Reports of children who are frightened to go home and can’t sleep at night because they are “petrified”; concerns about the potential for grooming of vulnerable adults and youngsters; suspected drug dealing; alcohol-fuelled bad behaviour; incidents of domestic abuse … Harlow in Essex is being left to pick up the pieces because London councils are “socially cleansing” their boroughs and sending hundreds of vulnerable and troubled people to live in converted office blocks in the town.
That is the claim from some politicians and officials in Harlow, which appears to have become a flashpoint for a government policy that allows developers to cram huge numbers of “rabbit hutch” flats into unused office buildings without planning permission.
Harlow was built after the second world war to ease overcrowding in the capital. Seventy years on, some locals claim the town has become a “dumping ground” for people on London council waiting lists.
Harlow’s Conservative MP Robert Halfon said recently that the office-to-residential boom has been “a disaster”, as London councils have “socially cleansed” their residents and sent hundreds of “troubled families” to his constituency.
There is clearly money to be made. Guardian Money can reveal that one of the companies apparently making a fortune in rental income from two of the biggest office-to-residential conversions in Harlow, and a string of other developments in the south of England, is Croydon-based property group Caridon.
This is the same group behind plans to squeeze 26 studio flats into a building on an industrial estate in Balham, south London, which Money featured on 2 March in an article headlined “Will these be the worst new ‘rabbit hutch’ flats in Britain?”.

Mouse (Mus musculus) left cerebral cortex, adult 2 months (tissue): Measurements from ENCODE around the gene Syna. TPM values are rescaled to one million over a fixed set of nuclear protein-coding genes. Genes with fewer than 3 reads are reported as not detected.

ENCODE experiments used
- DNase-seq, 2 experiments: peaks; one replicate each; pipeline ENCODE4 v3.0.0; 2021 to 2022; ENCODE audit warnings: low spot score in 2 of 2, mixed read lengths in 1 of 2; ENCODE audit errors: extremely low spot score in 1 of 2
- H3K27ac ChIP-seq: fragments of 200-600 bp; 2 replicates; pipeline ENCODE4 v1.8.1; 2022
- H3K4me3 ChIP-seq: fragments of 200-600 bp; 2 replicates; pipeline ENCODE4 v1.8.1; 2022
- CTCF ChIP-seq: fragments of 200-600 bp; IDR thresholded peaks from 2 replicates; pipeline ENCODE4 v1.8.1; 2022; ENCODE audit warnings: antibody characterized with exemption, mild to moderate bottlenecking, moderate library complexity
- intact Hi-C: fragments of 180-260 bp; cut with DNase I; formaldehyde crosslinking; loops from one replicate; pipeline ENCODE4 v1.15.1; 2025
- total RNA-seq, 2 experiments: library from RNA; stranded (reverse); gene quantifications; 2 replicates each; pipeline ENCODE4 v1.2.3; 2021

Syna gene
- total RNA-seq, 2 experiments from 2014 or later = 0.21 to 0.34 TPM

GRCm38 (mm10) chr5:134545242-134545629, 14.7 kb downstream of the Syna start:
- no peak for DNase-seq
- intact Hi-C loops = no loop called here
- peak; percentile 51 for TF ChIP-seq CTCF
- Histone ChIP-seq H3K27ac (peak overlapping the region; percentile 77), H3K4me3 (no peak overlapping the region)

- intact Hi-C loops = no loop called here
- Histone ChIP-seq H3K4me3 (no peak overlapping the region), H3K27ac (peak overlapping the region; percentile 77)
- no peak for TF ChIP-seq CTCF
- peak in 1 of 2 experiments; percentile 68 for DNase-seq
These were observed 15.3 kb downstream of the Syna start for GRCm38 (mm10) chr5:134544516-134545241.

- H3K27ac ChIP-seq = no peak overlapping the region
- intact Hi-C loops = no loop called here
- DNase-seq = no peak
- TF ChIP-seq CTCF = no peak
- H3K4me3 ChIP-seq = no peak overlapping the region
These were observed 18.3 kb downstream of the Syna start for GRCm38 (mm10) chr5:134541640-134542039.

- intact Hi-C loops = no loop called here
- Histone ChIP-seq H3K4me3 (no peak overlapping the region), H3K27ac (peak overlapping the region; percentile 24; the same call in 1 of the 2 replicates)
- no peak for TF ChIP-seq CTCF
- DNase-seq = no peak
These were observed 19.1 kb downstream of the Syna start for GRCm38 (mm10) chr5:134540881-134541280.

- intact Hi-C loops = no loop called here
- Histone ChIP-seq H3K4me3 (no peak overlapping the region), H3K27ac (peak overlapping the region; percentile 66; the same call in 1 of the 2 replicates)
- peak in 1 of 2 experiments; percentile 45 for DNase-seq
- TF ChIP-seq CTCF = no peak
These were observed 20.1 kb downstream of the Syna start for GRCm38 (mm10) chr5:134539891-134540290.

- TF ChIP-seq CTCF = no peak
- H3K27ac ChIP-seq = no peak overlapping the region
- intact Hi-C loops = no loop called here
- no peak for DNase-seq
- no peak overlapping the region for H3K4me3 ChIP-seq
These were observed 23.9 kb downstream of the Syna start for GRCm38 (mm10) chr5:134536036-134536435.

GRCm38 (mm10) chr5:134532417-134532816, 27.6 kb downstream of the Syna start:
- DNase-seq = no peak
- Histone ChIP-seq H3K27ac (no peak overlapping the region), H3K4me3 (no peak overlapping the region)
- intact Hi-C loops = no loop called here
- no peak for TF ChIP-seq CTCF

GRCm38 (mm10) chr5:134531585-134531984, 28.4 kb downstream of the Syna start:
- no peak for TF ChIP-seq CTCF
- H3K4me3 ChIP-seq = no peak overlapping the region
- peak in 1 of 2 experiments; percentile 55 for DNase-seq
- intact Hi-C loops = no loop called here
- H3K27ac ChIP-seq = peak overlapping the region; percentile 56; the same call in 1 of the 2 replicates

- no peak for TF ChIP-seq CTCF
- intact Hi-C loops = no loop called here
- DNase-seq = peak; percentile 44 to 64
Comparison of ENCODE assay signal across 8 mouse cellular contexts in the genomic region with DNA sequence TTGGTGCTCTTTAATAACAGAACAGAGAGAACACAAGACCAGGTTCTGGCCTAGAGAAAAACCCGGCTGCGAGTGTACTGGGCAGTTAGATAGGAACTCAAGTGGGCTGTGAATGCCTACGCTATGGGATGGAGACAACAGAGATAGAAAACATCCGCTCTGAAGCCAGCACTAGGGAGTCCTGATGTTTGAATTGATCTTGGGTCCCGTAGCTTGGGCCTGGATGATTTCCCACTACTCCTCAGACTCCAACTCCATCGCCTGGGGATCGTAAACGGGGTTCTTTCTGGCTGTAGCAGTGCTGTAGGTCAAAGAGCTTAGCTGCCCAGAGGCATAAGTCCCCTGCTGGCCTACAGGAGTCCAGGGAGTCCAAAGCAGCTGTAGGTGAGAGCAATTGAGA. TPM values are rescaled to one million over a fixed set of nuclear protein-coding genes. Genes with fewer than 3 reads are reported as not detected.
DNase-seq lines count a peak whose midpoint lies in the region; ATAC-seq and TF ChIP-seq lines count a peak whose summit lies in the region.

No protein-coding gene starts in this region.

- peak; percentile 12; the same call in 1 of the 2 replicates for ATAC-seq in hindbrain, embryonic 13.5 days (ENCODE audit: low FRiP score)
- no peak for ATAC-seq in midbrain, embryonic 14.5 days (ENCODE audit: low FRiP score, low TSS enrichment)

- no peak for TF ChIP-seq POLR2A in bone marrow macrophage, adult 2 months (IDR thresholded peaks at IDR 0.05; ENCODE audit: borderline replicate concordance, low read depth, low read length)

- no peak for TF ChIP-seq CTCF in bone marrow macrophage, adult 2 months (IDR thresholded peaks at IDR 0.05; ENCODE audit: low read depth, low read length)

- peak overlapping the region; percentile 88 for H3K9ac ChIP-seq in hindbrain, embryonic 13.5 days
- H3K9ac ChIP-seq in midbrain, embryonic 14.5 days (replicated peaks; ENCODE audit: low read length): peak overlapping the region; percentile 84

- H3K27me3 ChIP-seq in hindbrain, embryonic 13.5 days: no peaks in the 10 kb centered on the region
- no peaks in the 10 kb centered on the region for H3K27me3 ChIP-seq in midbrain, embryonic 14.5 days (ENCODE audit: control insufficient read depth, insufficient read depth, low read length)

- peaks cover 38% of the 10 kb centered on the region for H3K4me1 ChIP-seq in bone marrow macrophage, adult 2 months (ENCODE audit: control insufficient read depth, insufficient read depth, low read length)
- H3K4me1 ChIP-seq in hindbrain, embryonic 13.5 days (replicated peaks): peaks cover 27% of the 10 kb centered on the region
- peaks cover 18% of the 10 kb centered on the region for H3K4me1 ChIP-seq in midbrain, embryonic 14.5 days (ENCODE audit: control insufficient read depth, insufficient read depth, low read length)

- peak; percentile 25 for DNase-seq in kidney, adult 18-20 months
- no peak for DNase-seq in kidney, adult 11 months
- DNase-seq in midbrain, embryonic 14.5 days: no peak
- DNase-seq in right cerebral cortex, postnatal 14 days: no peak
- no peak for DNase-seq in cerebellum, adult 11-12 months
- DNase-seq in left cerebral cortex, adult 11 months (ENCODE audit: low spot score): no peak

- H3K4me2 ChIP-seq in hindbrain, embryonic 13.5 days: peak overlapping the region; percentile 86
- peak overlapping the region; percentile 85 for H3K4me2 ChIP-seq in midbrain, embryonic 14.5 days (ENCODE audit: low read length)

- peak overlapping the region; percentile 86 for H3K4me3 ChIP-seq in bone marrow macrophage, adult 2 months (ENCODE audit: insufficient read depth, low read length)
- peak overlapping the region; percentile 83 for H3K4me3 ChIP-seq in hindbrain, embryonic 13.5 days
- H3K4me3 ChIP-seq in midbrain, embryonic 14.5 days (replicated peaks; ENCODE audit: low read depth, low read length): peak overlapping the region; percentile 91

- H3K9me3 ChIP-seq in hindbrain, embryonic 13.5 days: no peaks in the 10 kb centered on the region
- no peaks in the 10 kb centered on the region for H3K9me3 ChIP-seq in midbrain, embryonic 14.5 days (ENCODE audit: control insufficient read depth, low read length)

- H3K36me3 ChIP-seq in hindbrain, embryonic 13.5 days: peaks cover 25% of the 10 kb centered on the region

According to its website, Caridon is run by Mario Carrozzo, who has “generated a self-made property portfolio worth in excess of £100m”. The group says its goal is “to maximise return on investment while helping to ease the housing crisis with bespoke, inexpensive, modern accommodation for those with challenging requirements”.
Planning documents indicate some of its flats are less than half the recommended minimum floor area for a new home. However, the company told us: “The homes are not intended as a permanent living solution, with tenants typically staying 12 months, and by making them compact we can help house more people.” It adds that it invests significantly in its residents’ wellbeing.
It was only in May 2013 that ministers changed the rules so that offices could be turned into housing without planning permission – but this policy has already had a huge impact on towns such as Harlow and Crawley in West Sussex.
In Harlow the council has identified 13 office blocks that have been converted, resulting in more than 1,000 individual flats. While on the face of it that might sound like a good thing when the UK is arguably not building nearly enough homes, some of these flats are very small, and the majority are located in industrial areas, which can throw up problems with access to public transport, schools, health services and shops, as well as road safety dangers and air quality.